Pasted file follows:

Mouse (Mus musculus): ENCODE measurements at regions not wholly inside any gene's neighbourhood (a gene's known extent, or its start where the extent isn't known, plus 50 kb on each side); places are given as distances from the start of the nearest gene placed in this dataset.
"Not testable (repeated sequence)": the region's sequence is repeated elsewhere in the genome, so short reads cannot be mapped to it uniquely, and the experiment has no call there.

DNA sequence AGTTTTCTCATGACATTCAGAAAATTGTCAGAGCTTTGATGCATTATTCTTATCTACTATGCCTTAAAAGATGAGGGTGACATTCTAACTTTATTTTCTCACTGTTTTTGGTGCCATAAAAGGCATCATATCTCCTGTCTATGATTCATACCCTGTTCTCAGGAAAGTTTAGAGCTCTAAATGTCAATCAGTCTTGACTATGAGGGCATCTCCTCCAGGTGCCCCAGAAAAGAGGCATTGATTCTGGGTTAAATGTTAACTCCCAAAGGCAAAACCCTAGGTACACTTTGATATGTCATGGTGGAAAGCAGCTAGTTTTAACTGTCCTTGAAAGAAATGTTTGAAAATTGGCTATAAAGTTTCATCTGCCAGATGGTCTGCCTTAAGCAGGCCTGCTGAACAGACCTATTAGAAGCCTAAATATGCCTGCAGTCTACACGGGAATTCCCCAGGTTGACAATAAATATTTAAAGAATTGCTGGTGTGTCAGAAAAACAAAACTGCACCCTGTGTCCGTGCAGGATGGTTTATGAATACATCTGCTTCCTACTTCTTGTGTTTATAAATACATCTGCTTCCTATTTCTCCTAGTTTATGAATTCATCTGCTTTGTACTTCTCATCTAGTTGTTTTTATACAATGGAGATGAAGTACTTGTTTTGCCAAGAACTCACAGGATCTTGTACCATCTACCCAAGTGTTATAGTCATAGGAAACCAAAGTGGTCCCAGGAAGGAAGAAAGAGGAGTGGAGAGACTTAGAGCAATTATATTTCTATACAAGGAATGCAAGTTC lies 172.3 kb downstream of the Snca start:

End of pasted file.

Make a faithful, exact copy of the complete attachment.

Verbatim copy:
Mouse (Mus musculus): ENCODE measurements at regions not wholly inside any gene's neighbourhood (a gene's known extent, or its start where the extent isn't known, plus 50 kb on each side); places are given as distances from the start of the nearest gene placed in this dataset.
"Not testable (repeated sequence)": the region's sequence is repeated elsewhere in the genome, so short reads cannot be mapped to it uniquely, and the experiment has no call there.

DNA sequence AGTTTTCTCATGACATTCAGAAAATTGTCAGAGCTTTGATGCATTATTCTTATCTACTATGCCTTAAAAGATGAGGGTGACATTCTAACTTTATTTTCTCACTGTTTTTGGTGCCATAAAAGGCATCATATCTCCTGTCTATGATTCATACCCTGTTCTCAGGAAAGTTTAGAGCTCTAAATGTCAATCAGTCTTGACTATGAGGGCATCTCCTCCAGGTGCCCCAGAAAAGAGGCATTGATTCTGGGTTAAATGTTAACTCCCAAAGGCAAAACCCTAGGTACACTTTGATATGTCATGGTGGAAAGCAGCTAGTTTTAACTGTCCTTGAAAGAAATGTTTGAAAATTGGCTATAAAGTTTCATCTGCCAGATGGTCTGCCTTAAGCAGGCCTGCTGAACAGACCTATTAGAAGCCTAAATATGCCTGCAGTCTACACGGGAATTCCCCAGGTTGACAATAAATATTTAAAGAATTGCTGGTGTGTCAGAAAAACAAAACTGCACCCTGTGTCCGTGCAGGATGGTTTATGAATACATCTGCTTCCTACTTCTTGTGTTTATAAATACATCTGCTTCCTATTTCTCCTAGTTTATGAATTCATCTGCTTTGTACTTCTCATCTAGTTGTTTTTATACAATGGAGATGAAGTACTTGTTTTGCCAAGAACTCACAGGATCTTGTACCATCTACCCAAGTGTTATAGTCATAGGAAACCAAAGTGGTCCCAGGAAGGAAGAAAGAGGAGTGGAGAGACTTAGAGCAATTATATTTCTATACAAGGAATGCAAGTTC lies 172.3 kb downstream of the Snca start: